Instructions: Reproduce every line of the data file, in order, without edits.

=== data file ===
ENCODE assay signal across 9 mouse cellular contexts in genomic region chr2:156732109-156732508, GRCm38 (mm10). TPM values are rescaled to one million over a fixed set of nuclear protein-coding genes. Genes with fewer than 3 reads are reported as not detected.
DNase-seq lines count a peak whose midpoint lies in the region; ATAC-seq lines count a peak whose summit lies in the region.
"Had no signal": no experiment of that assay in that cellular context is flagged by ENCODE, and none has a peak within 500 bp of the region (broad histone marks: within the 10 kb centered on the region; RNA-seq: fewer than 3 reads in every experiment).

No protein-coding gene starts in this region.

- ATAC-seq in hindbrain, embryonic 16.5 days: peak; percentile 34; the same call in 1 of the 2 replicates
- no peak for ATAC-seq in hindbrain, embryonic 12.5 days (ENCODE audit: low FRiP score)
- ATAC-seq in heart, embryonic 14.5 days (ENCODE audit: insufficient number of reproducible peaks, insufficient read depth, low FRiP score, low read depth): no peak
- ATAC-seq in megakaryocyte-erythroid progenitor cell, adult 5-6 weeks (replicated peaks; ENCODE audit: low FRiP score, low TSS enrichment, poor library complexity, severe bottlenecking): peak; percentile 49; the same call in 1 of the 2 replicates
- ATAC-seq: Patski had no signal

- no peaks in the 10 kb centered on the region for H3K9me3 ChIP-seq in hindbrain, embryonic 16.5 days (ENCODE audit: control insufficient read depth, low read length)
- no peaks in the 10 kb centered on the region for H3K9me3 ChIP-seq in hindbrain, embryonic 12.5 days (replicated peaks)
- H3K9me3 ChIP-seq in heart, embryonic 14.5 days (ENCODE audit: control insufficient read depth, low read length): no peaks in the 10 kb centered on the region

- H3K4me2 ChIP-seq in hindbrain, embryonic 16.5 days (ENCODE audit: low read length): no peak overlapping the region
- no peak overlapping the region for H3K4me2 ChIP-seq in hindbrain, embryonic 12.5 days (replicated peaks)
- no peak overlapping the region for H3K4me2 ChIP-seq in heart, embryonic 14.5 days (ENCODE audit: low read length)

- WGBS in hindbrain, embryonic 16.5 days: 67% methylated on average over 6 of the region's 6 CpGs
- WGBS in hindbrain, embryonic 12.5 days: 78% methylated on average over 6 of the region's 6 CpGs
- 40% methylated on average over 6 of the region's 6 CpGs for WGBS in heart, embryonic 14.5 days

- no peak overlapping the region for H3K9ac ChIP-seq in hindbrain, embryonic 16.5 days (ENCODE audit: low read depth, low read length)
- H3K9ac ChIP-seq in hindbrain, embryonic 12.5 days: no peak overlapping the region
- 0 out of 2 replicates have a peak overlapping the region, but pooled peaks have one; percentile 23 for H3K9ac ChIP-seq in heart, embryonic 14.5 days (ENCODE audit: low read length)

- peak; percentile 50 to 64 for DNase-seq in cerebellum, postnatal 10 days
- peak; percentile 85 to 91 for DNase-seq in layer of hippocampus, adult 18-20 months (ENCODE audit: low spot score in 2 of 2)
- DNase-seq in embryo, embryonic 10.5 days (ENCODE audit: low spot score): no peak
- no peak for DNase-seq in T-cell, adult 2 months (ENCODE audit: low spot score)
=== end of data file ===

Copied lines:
ENCODE assay signal across 9 mouse cellular contexts in genomic region chr2:156732109-156732508, GRCm38 (mm10). TPM values are rescaled to one million over a fixed set of nuclear protein-coding genes. Genes with fewer than 3 reads are reported as not detected.
DNase-seq lines count a peak whose midpoint lies in the region; ATAC-seq lines count a peak whose summit lies in the region.
"Had no signal": no experiment of that assay in that cellular context is flagged by ENCODE, and none has a peak within 500 bp of the region (broad histone marks: within the 10 kb centered on the region; RNA-seq: fewer than 3 reads in every experiment).

No protein-coding gene starts in this region.

- ATAC-seq in hindbrain, embryonic 16.5 days: peak; percentile 34; the same call in 1 of the 2 replicates
- no peak for ATAC-seq in hindbrain, embryonic 12.5 days (ENCODE audit: low FRiP score)
- ATAC-seq in heart, embryonic 14.5 days (ENCODE audit: insufficient number of reproducible peaks, insufficient read depth, low FRiP score, low read depth): no peak
- ATAC-seq in megakaryocyte-erythroid progenitor cell, adult 5-6 weeks (replicated peaks; ENCODE audit: low FRiP score, low TSS enrichment, poor library complexity, severe bottlenecking): peak; percentile 49; the same call in 1 of the 2 replicates
- ATAC-seq: Patski had no signal

- no peaks in the 10 kb centered on the region for H3K9me3 ChIP-seq in hindbrain, embryonic 16.5 days (ENCODE audit: control insufficient read depth, low read length)
- no peaks in the 10 kb centered on the region for H3K9me3 ChIP-seq in hindbrain, embryonic 12.5 days (replicated peaks)
- H3K9me3 ChIP-seq in heart, embryonic 14.5 days (ENCODE audit: control insufficient read depth, low read length): no peaks in the 10 kb centered on the region

- H3K4me2 ChIP-seq in hindbrain, embryonic 16.5 days (ENCODE audit: low read length): no peak overlapping the region
- no peak overlapping the region for H3K4me2 ChIP-seq in hindbrain, embryonic 12.5 days (replicated peaks)
- no peak overlapping the region for H3K4me2 ChIP-seq in heart, embryonic 14.5 days (ENCODE audit: low read length)

- WGBS in hindbrain, embryonic 16.5 days: 67% methylated on average over 6 of the region's 6 CpGs
- WGBS in hindbrain, embryonic 12.5 days: 78% methylated on average over 6 of the region's 6 CpGs
- 40% methylated on average over 6 of the region's 6 CpGs for WGBS in heart, embryonic 14.5 days

- no peak overlapping the region for H3K9ac ChIP-seq in hindbrain, embryonic 16.5 days (ENCODE audit: low read depth, low read length)
- H3K9ac ChIP-seq in hindbrain, embryonic 12.5 days: no peak overlapping the region
- 0 out of 2 replicates have a peak overlapping the region, but pooled peaks have one; percentile 23 for H3K9ac ChIP-seq in heart, embryonic 14.5 days (ENCODE audit: low read length)

- peak; percentile 50 to 64 for DNase-seq in cerebellum, postnatal 10 days
- peak; percentile 85 to 91 for DNase-seq in layer of hippocampus, adult 18-20 months (ENCODE audit: low spot score in 2 of 2)
- DNase-seq in embryo, embryonic 10.5 days (ENCODE audit: low spot score): no peak
- no peak for DNase-seq in T-cell, adult 2 months (ENCODE audit: low spot score)